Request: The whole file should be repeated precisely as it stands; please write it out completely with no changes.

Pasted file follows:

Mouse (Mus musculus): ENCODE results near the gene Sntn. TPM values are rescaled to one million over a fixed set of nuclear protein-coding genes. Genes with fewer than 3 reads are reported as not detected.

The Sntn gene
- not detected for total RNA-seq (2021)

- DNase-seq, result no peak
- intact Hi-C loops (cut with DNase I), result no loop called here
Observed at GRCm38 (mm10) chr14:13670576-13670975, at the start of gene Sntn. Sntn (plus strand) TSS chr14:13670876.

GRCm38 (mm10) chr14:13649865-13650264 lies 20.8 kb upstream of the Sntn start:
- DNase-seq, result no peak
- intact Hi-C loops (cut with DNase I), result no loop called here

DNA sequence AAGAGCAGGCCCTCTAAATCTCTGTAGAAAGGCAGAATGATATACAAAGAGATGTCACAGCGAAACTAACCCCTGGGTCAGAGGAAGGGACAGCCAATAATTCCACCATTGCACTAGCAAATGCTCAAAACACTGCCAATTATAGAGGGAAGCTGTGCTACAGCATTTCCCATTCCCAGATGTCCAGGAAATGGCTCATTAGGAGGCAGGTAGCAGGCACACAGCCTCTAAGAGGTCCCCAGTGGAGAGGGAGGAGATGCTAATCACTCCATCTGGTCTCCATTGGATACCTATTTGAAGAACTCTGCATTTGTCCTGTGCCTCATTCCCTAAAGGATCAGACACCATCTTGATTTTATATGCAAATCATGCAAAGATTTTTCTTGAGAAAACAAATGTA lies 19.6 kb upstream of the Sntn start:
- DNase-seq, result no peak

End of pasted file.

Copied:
Mouse (Mus musculus): ENCODE results near the gene Sntn. TPM values are rescaled to one million over a fixed set of nuclear protein-coding genes. Genes with fewer than 3 reads are reported as not detected.

The Sntn gene
- not detected for total RNA-seq (2021)

- DNase-seq, result no peak
- intact Hi-C loops (cut with DNase I), result no loop called here
Observed at GRCm38 (mm10) chr14:13670576-13670975, at the start of gene Sntn. Sntn (plus strand) TSS chr14:13670876.

GRCm38 (mm10) chr14:13649865-13650264 lies 20.8 kb upstream of the Sntn start:
- DNase-seq, result no peak
- intact Hi-C loops (cut with DNase I), result no loop called here

DNA sequence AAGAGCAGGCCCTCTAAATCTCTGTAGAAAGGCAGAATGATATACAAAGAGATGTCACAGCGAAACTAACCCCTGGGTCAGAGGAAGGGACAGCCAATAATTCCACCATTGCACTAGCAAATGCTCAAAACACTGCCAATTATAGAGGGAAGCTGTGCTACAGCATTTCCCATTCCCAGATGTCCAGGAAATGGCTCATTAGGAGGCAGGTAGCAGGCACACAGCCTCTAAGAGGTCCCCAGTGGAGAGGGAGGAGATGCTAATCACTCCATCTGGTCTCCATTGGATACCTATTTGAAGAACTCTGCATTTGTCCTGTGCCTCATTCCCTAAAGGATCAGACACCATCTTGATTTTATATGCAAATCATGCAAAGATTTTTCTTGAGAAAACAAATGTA lies 19.6 kb upstream of the Sntn start:
- DNase-seq, result no peak